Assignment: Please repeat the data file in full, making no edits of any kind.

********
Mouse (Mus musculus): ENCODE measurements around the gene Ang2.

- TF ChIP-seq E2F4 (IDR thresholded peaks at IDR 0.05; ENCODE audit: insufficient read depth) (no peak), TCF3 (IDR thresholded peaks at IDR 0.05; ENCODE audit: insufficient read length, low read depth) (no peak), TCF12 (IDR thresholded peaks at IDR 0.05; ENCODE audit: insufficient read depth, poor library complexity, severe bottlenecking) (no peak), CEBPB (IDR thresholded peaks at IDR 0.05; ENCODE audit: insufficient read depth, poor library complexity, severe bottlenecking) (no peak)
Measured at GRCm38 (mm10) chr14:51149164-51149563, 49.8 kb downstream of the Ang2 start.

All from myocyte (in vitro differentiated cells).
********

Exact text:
Mouse (Mus musculus): ENCODE measurements around the gene Ang2.

- TF ChIP-seq E2F4 (IDR thresholded peaks at IDR 0.05; ENCODE audit: insufficient read depth) (no peak), TCF3 (IDR thresholded peaks at IDR 0.05; ENCODE audit: insufficient read length, low read depth) (no peak), TCF12 (IDR thresholded peaks at IDR 0.05; ENCODE audit: insufficient read depth, poor library complexity, severe bottlenecking) (no peak), CEBPB (IDR thresholded peaks at IDR 0.05; ENCODE audit: insufficient read depth, poor library complexity, severe bottlenecking) (no peak)
Measured at GRCm38 (mm10) chr14:51149164-51149563, 49.8 kb downstream of the Ang2 start.

All from myocyte (in vitro differentiated cells).